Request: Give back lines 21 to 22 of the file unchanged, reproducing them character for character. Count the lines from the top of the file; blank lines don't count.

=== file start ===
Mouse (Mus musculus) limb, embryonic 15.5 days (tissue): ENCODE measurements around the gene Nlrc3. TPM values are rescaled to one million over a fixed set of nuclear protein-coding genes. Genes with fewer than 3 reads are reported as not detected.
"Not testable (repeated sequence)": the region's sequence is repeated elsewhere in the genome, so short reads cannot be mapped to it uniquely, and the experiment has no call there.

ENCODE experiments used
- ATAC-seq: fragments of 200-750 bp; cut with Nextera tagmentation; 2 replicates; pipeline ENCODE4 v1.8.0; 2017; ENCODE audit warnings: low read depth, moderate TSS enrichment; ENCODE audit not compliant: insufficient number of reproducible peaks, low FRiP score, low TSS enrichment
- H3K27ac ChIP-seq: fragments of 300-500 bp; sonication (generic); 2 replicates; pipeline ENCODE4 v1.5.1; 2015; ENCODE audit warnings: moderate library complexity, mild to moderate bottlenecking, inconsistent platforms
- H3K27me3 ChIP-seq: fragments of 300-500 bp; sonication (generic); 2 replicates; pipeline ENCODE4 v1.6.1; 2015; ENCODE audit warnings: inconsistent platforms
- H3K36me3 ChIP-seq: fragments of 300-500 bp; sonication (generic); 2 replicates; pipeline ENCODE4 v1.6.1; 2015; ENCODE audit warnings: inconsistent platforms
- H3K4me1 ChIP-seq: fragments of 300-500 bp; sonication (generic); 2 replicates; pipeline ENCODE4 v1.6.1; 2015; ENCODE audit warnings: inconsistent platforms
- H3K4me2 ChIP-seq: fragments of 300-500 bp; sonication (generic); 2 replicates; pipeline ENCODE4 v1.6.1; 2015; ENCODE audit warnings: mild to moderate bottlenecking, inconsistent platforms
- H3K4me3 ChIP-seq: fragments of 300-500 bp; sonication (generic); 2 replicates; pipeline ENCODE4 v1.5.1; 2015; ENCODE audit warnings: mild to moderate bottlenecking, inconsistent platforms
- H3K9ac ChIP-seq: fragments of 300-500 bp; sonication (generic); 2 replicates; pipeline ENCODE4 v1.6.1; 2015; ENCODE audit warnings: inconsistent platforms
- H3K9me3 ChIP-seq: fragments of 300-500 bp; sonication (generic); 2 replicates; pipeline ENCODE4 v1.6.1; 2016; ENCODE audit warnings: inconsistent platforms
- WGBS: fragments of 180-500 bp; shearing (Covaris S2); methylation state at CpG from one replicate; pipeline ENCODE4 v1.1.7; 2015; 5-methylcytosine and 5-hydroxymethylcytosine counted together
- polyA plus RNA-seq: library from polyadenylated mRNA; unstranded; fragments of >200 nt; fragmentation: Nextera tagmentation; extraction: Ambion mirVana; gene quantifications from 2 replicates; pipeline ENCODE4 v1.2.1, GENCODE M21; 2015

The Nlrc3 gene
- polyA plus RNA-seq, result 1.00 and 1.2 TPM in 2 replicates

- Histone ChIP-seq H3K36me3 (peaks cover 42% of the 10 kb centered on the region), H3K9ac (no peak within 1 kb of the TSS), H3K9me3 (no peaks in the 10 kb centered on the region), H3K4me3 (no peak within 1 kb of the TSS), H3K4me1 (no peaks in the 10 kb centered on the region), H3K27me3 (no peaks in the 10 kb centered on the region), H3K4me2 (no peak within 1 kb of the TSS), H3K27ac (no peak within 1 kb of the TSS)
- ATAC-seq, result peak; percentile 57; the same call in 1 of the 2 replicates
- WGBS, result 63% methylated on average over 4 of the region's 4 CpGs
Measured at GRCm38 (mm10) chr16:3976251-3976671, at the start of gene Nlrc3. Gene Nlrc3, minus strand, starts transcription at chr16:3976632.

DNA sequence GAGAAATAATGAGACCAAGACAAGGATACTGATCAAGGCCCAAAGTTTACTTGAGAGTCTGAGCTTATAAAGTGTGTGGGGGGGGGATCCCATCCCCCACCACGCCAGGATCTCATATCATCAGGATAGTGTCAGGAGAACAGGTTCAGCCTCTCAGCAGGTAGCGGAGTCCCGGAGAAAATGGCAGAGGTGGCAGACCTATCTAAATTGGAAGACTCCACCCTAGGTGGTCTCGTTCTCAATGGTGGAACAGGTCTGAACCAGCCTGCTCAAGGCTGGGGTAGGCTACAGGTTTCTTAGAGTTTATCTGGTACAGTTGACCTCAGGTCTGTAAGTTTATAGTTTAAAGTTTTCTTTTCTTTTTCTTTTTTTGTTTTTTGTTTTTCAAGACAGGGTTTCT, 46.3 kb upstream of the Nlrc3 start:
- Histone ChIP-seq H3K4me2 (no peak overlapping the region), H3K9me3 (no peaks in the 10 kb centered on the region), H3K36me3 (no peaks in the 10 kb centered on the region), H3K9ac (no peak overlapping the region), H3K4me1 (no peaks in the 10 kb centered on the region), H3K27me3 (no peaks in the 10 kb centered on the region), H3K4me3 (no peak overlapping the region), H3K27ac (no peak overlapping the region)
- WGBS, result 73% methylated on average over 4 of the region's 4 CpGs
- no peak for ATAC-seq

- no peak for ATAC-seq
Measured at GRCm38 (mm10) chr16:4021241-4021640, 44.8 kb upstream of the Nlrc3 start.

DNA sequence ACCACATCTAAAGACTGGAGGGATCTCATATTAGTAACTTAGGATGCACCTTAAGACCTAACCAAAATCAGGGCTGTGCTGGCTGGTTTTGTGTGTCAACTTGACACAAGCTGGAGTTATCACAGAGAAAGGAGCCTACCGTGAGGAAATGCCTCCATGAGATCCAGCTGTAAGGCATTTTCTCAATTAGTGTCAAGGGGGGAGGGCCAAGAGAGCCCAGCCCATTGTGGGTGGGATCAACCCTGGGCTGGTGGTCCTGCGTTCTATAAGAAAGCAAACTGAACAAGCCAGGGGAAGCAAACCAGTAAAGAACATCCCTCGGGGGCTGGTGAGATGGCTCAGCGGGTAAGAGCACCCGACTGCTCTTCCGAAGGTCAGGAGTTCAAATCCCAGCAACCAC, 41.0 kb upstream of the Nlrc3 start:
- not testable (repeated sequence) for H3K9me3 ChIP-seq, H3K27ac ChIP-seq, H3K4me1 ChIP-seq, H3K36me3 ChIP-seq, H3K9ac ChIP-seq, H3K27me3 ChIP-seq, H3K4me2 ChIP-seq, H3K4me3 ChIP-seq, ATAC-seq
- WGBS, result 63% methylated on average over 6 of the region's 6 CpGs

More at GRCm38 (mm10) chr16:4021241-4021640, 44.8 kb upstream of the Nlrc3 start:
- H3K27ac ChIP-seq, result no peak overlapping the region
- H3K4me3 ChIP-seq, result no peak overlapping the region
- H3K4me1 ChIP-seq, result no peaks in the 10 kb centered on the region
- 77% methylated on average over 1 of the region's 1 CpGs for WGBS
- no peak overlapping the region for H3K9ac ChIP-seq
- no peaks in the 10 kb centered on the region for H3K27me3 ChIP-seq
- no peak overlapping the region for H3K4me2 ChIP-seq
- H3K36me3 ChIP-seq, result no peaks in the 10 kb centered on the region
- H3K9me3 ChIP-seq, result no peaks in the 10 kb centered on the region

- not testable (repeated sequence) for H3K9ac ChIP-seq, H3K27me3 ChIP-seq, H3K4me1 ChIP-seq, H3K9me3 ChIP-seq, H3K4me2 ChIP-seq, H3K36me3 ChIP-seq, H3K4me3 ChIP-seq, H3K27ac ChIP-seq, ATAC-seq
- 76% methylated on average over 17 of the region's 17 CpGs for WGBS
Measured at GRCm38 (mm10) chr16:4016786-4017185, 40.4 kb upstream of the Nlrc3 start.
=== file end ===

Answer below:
DNA sequence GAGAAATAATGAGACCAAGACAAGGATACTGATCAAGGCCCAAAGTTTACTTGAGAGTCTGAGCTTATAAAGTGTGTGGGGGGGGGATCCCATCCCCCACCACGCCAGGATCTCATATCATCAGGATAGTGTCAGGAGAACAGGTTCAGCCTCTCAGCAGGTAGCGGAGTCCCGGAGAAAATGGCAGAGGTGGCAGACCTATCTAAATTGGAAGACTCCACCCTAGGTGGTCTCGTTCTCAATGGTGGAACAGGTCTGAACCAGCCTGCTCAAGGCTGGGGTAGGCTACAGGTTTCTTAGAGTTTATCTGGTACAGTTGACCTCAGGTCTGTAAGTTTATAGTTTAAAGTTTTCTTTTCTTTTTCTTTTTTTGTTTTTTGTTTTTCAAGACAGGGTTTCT, 46.3 kb upstream of the Nlrc3 start:
- Histone ChIP-seq H3K4me2 (no peak overlapping the region), H3K9me3 (no peaks in the 10 kb centered on the region), H3K36me3 (no peaks in the 10 kb centered on the region), H3K9ac (no peak overlapping the region), H3K4me1 (no peaks in the 10 kb centered on the region), H3K27me3 (no peaks in the 10 kb centered on the region), H3K4me3 (no peak overlapping the region), H3K27ac (no peak overlapping the region)